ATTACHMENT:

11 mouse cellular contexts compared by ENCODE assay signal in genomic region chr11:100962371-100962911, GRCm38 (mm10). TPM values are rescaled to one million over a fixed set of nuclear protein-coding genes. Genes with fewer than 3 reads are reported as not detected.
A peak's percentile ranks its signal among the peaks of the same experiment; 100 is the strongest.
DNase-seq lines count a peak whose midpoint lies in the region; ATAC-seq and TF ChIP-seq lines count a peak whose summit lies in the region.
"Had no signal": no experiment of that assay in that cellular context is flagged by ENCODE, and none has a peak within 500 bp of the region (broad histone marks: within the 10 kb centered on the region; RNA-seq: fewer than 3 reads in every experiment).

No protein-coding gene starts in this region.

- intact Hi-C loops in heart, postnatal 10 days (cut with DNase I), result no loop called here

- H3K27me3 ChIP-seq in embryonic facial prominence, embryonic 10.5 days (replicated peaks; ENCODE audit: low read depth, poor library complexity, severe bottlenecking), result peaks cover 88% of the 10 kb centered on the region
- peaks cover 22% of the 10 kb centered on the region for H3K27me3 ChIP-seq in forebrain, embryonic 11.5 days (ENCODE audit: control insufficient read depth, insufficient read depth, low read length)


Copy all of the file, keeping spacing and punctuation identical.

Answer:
11 mouse cellular contexts compared by ENCODE assay signal in genomic region chr11:100962371-100962911, GRCm38 (mm10). TPM values are rescaled to one million over a fixed set of nuclear protein-coding genes. Genes with fewer than 3 reads are reported as not detected.
A peak's percentile ranks its signal among the peaks of the same experiment; 100 is the strongest.
DNase-seq lines count a peak whose midpoint lies in the region; ATAC-seq and TF ChIP-seq lines count a peak whose summit lies in the region.
"Had no signal": no experiment of that assay in that cellular context is flagged by ENCODE, and none has a peak within 500 bp of the region (broad histone marks: within the 10 kb centered on the region; RNA-seq: fewer than 3 reads in every experiment).

No protein-coding gene starts in this region.

- intact Hi-C loops in heart, postnatal 10 days (cut with DNase I), result no loop called here

- H3K27me3 ChIP-seq in embryonic facial prominence, embryonic 10.5 days (replicated peaks; ENCODE audit: low read depth, poor library complexity, severe bottlenecking), result peaks cover 88% of the 10 kb centered on the region
- peaks cover 22% of the 10 kb centered on the region for H3K27me3 ChIP-seq in forebrain, embryonic 11.5 days (ENCODE audit: control insufficient read depth, insufficient read depth, low read length)